A Nation with Multiple Languages: The Many Faces of English Language Learners (ELLs)
Many immigrants and refugees have come to the United States over the years, and when an increase in newcomers reminds us of this fact, we often express concerns. In the past 30 years, the foreign-born population of the U.S. has tripled, more than 14 million immigrants moved to the U.S. during the 1990s, and another 14 million are expected to arrive between 2000 and 2010. These numbers have lead to reports about an emerging and underserved population of students who are English language learners (ELLs).
Some reports portray English language learners as a new and homogenous population. Actually ELLs are a highly heterogeneous and complex group of students, with diverse gifts, educational needs, backgrounds, languages, and goals. Some ELL students come from homes in which no English is spoken, while some come from homes where only English is spoken; others have been exposed to or use multiple languages. ELL students may have a deep sense of their non-U.S. culture, a strong sense of multiple cultures, or identify only with U.S. culture. Some ELL students are stigmatized for the way they speak English; some are stigmatized for speaking a language other than English; some are stigmatized for speaking English. Some ELL students live in cultural enclaves while their fellow ELL students are surrounded by non-ELL families; some ELL students’ families have lived in the U.S. for over a generation. Some may be high achievers in school while others struggle. They may excel in one content area and need lots of support in another. Some feel capable in school while others are alienated from schooling.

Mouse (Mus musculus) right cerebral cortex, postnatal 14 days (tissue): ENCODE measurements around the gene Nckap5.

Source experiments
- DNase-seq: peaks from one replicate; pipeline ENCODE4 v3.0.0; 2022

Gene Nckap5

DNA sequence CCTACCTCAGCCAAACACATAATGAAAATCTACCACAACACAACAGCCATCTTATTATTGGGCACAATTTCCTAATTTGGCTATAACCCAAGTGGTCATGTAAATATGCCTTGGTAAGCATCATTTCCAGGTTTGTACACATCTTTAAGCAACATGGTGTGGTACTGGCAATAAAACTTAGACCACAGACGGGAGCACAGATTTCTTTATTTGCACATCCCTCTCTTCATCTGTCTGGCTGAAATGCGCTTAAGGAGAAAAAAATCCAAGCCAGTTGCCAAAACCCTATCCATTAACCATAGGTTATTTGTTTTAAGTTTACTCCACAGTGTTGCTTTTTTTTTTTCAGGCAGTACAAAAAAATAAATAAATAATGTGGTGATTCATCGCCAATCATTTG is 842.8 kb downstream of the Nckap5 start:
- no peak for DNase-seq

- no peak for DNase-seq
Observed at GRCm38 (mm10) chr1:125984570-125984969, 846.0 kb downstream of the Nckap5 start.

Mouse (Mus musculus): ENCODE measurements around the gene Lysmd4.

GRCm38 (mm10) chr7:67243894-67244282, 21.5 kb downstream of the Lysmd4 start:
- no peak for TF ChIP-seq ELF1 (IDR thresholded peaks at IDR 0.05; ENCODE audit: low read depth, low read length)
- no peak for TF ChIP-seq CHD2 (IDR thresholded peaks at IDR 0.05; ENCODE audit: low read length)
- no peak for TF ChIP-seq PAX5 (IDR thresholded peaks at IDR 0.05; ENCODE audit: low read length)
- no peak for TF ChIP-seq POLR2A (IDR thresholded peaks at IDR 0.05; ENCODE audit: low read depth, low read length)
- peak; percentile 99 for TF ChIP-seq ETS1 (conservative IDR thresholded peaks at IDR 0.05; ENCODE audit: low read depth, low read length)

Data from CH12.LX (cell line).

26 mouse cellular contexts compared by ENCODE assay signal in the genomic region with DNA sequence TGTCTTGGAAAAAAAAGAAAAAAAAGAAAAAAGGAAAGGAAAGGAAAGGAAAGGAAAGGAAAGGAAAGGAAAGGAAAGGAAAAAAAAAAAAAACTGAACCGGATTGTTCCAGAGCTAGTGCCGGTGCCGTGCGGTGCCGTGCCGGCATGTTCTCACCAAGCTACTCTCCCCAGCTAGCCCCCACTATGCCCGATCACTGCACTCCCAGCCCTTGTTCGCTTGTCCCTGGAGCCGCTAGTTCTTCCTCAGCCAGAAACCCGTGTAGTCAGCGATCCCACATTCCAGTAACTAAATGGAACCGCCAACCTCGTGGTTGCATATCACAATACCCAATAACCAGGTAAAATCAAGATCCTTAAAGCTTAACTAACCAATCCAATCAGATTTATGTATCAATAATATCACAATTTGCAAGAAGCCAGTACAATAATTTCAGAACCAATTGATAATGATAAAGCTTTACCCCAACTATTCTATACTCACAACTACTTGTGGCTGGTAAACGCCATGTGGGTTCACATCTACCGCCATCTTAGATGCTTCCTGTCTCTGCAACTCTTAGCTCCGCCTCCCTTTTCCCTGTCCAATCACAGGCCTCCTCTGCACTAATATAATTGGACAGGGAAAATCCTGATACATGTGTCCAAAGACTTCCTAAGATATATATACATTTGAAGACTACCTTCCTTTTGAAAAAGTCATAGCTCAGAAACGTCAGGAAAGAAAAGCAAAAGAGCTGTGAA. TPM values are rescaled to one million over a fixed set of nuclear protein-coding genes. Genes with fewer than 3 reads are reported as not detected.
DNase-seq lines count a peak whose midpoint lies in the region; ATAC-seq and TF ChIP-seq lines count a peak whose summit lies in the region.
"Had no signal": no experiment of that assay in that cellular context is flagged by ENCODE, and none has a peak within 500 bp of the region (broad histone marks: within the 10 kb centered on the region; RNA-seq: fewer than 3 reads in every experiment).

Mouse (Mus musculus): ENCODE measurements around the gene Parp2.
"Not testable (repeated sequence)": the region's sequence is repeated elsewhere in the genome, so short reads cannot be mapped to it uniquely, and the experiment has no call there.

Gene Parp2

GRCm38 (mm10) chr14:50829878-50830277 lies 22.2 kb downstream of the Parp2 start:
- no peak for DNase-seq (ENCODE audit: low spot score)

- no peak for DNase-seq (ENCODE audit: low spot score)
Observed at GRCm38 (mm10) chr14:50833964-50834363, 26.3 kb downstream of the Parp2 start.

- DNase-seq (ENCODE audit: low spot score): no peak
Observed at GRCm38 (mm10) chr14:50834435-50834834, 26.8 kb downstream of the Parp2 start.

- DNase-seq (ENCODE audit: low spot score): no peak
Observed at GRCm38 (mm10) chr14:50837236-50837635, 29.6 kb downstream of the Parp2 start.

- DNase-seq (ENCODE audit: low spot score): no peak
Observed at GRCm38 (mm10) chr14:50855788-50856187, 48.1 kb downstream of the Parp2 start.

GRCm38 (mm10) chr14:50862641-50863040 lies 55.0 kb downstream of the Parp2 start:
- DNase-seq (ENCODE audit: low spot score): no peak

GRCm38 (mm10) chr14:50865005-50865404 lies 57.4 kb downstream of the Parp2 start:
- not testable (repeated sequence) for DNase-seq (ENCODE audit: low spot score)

In the largest sense, all students are learning English, and each ELL student falls at a different point on the spectrums of experiences described above. One thing is certain: there is no one profile for an ELL student, nor is one single response adequate to meet their educational goals and needs. ELL students are a diverse group that offers challenges and opportunities to U.S. education and to English language arts teachers in particular. 1
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